Partial staff resume

The following is a partial resume of the MSU Cryogenic Initiative’s staff. It focuses on the staff’s involvement in large helium systems in the United States.

1995 and 2004, Thomas Jefferson National Accelerator Facility (JLab) Continuous Electron Beam Accelerator Facility (CEBAF) Central Helium Liquefier (CHL-1) 4.5 Kelvin Refrigerator [1]

CEBAF (CHL-1) 2-K Cold Box (Front), 4.5 K Cold Box (Back)

This development reduced the electric input power from 6.5 to 4.2 megawatts for (4 GeV operations) using the patented Floating Pressure Process, resulting in a savings of $92,000 per month in electric costs at $0.055 per kilowatt-hour. The Floating Pressure Process (Ganni Cycle) was developed at the Superconducting Supercollider Laboratory (SSCL) by Dr. Rao Ganni.

[1]  C. Westfall, “Engineering the Big Chill: The Story of JLab’s Central Helium Liquefier,” Phys. Perspect. 16, 2015, p.37-68, DOI 10.1007/s00016-014-0127-7

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2005, Spallation Neutron Source (SNS) 4.5 Kelvin Refrigerator [3]

SNS 4.5 K Cold Box

This development reduced the electric input power from 3.9 to 2.7 megawatts and in liquid nitrogen consumption from 210 to 160 gallons per hour using the patented Floating Pressure Process. It resulted in a savings of $46,000 per month in electric costs at $0.055 per kilowatt-hour and of $12,000 per month in liquid nitrogen at $0.25 per gallon.

[3]  F. Casagrande, P. Gurd, D. Hatfield, M. Howell, H. Strong, D. Arenius, V. Ganni, P. Knudsen, J. Creel, “SNS 2.1K cold box turn-down studies” (PDF), in EPAC 2006 - Contributions to the Proceedings. European Physical Society Accelerator Group (EPS-AG), p. 514-516, 10th European Particle Accelerator Conference, EPAC 2006, Edinburgh, United Kingdom, 26-30 June 2006

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2006, Brookhaven National Laboratory (BNL) Relativistic Heavy Ion Collider (RHIC) 4.5 Kelvin Refrigerator Before and After Phase III Upgrades [4]

New Turbine Pod

This development reduced the electric input power from 9.2 to 5.0 megawatts by implementing modifications and the Floating Pressure Process. It resulted in a savings of $215,000 per month at $0.070 per kilowatt-hour.

[4]  https://www.bnl.gov/bnlweb/pubaf/bulletin/2008/bb020808.pdf (PDF)

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2013, NASA Johnson Space Center (JSC) 20 Kelvin Helium Refrigerator (for the James Webb space telescope testing) [5]

NASA-JSC New Helium Compressor

No shield refrigerator in existence to date has the load-capacity range, turn-down range, and load-temperature stability, all handled automatically. It is capable of automatically supporting a load range from 118 kilowatts at 100 Kelvin down to 11.2 kilowatts at 15 Kelvin.

It has an essentially constant efficiency from 100 percent down to approximately 30 percent of the maximum capacity, which is handled automatically and provides a temperature stability of less than ± (plus or minus) 0.1 Kelvin. It requires less than 66 watts of input power per watt of cooling at 20 Kelvin (i.e., the design load temperature) and at peak operation (20.4 kilowatts), and has an increase of less than 20 percent in input power (for the same load) at 31 percent of the peak load.

[5] http://ntrs.nasa.gov/archive/nasa/casi.ntrs.nasa.gov/20130013844.pdf (PDF)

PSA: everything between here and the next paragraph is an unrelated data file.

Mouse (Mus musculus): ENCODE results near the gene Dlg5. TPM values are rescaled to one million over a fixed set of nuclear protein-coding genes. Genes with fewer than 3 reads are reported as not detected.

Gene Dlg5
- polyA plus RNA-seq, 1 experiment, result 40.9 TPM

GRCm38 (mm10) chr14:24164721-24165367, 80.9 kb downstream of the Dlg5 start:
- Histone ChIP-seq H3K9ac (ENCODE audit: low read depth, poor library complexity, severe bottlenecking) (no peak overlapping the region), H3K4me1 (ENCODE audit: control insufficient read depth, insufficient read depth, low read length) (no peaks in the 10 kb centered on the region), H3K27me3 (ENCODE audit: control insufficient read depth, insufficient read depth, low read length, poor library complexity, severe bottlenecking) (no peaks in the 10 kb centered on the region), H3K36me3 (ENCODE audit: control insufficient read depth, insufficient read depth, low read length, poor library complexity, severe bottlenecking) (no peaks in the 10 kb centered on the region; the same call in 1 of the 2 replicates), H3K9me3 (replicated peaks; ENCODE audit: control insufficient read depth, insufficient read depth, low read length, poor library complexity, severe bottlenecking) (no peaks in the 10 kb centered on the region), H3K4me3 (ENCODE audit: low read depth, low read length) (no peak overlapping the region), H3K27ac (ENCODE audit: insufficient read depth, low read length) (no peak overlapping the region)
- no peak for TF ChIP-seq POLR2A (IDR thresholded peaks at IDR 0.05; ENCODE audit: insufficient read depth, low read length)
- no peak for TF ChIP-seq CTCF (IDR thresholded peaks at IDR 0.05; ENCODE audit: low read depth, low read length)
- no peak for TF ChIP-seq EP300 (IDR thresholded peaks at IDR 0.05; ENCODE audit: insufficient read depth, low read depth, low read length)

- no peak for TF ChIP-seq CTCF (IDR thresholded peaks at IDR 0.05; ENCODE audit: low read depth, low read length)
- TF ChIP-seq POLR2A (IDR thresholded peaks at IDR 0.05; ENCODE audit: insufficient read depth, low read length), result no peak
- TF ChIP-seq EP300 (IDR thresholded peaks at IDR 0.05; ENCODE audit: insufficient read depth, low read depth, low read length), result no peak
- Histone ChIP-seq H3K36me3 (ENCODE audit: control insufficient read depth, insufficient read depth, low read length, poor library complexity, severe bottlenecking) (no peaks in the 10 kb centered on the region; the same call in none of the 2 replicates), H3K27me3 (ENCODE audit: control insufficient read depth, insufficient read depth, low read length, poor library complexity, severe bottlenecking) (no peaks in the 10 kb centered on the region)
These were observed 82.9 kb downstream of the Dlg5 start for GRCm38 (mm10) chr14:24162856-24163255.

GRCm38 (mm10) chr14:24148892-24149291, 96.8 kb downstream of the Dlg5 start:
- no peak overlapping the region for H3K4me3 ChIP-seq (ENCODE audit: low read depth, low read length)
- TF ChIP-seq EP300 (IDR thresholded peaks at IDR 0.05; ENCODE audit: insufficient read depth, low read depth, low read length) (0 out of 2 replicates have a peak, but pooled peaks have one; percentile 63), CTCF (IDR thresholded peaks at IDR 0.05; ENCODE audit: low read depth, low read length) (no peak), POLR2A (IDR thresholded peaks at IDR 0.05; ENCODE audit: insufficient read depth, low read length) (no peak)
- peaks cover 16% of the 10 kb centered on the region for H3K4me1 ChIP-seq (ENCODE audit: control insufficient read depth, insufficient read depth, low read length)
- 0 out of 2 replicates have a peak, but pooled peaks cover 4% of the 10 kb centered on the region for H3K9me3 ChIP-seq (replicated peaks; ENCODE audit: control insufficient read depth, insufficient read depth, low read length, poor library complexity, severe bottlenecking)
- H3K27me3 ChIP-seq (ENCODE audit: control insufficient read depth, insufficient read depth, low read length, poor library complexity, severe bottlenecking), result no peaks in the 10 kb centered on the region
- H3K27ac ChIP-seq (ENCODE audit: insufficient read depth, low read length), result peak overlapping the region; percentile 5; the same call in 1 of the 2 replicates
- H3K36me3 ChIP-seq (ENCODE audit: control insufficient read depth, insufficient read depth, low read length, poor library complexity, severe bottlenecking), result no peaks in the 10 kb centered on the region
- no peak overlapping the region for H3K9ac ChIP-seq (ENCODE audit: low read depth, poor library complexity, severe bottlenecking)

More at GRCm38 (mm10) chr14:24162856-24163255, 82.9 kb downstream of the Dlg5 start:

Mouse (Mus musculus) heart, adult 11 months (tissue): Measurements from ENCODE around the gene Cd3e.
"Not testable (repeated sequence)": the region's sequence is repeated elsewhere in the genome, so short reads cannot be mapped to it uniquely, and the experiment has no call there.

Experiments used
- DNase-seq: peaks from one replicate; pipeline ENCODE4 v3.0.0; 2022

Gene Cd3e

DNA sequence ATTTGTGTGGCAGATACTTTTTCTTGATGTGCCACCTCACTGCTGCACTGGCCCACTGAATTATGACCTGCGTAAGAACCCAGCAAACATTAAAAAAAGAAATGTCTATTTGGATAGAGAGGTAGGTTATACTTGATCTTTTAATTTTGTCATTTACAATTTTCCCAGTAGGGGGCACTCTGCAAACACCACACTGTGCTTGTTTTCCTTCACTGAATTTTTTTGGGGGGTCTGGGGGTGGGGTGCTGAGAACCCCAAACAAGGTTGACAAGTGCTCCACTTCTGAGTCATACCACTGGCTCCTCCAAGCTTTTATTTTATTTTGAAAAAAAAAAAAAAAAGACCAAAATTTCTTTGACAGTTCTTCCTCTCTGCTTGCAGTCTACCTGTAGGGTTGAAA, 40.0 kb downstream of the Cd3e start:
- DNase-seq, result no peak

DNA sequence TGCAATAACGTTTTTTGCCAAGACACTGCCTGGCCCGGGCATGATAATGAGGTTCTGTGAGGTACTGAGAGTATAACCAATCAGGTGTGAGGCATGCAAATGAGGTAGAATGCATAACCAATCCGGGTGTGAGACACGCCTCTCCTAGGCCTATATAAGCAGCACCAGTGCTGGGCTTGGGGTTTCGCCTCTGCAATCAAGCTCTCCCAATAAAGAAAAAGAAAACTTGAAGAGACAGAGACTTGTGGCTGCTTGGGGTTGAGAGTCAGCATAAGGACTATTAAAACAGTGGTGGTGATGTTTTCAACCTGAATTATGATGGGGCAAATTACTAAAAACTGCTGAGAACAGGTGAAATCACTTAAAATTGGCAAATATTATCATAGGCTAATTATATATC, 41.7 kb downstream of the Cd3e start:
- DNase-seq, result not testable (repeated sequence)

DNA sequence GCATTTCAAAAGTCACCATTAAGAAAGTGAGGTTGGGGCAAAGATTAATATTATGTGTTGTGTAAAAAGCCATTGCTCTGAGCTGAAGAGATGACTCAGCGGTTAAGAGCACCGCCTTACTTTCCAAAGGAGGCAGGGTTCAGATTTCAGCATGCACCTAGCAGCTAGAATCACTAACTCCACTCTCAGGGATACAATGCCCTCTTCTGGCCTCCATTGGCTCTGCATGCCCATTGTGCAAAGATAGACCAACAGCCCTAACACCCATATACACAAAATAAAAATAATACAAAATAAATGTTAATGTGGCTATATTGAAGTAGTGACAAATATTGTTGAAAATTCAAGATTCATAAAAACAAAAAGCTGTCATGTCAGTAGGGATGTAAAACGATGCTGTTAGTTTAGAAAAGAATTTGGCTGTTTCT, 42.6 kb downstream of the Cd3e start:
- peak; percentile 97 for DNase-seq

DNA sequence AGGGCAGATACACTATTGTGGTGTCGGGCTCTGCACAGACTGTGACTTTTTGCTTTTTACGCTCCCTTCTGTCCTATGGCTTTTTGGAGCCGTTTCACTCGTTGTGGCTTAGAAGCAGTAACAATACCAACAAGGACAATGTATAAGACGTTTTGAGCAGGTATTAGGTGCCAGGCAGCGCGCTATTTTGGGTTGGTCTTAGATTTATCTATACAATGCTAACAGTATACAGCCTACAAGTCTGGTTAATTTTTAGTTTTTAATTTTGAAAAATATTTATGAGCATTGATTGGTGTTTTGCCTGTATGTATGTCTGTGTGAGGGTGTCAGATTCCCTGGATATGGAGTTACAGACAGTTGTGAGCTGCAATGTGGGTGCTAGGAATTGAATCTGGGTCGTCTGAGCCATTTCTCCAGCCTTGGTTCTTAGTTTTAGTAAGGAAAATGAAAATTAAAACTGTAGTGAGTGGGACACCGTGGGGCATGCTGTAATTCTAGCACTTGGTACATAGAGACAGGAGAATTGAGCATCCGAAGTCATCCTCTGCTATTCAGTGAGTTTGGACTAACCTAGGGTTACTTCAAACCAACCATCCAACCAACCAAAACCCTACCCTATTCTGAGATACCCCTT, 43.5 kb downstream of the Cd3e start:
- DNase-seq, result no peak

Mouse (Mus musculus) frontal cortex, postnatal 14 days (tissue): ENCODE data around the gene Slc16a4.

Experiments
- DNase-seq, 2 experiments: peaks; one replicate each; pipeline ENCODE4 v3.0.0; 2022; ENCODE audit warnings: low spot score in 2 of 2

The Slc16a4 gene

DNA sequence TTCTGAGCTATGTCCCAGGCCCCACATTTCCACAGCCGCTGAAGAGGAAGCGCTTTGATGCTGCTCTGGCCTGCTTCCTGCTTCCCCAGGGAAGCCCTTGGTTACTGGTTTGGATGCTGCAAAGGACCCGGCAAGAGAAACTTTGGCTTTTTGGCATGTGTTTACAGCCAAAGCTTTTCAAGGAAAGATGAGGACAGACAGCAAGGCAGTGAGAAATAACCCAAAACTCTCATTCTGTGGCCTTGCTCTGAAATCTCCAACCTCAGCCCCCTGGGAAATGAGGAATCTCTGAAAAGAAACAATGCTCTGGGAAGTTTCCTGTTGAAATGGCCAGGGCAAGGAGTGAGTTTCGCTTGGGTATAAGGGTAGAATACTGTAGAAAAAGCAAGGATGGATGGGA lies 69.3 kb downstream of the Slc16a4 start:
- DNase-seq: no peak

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2013, National Aeronautics and Space Administration (NASA) Liquid Nitrogen Shroud Thermo-Siphon System [6]

LN Tank, Pressure Building Vaporizer and Tank Pressure Control Valve Skid

This development reduced the number of valves and devices by more than 80 percent as compared to the original contractor proposal. The original proposal required a 300-hour maintenance cycle (for pumps); the thermosiphon uses no pumps. In addition, the development resulted in:

  • A steady state consumption reduction from 48,000 gallons per day to 24,000 gallons per day,

  • A cool-down consumption reduction from 58,000 gallons to 18,000 gallons, and requiring a less than a third of the time

  • A shroud-operating temperature range reduction from 86-91 Kelvin to 79-82 Kelvin

[6] http://ntrs.nasa.gov/archive/nasa/casi.ntrs.nasa.gov/20130013864.pdf (PDF)

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2015, 12 GeV Upgrade 4.5 Kelvin Refrigerator [7]

Compressors

This development resulted in an essentially constant performance and with automatic control for a wide range of load types from 100 percent down to approximately 30 percent of the maximum capacity, requiring less than 230 Watts of input power per Watt of cooling at 4.5 Kelvin at the peak cold compressor load. 

It also demonstrated the ability to handle a pulsed load in an efficient and stable manner (even though it is “not designed” for this type of load). It can automatically operate from a peak load at 19.5 bar discharge pressure down to 6.5 bar (discharge pressure) without throttling (imposed pressure reduction across a valve) or bypassing flow or adding a "dummy" heat load.

[7]  P. Knudsen, V. Ganni, N. Hasan, K. Dixon, R. Norton, J. Creel, “Modifications to JLab 12 GeV refrigerator and wide range mix mode performance testing results,” Proc. 26th Int. Cryo. Eng. Conf., 7-11 March, 2016, New Delhi, India

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FRIB 4.5 Kelvin Refrigerator [8]

Upper Cold Box (Just Installed Through the Roof)

This project is expected to have the same performance as JLab’s 12 GeV (gigaelectronvolt) upgrade 4.5 Kelvin refrigerator (described above).

[8]  V. Ganni, et al., “Application of JLab 12 GeV helium refrigeration system for the FRIB accelerator at MSU(PDF), AIP Conf. Proc. 1573, 2014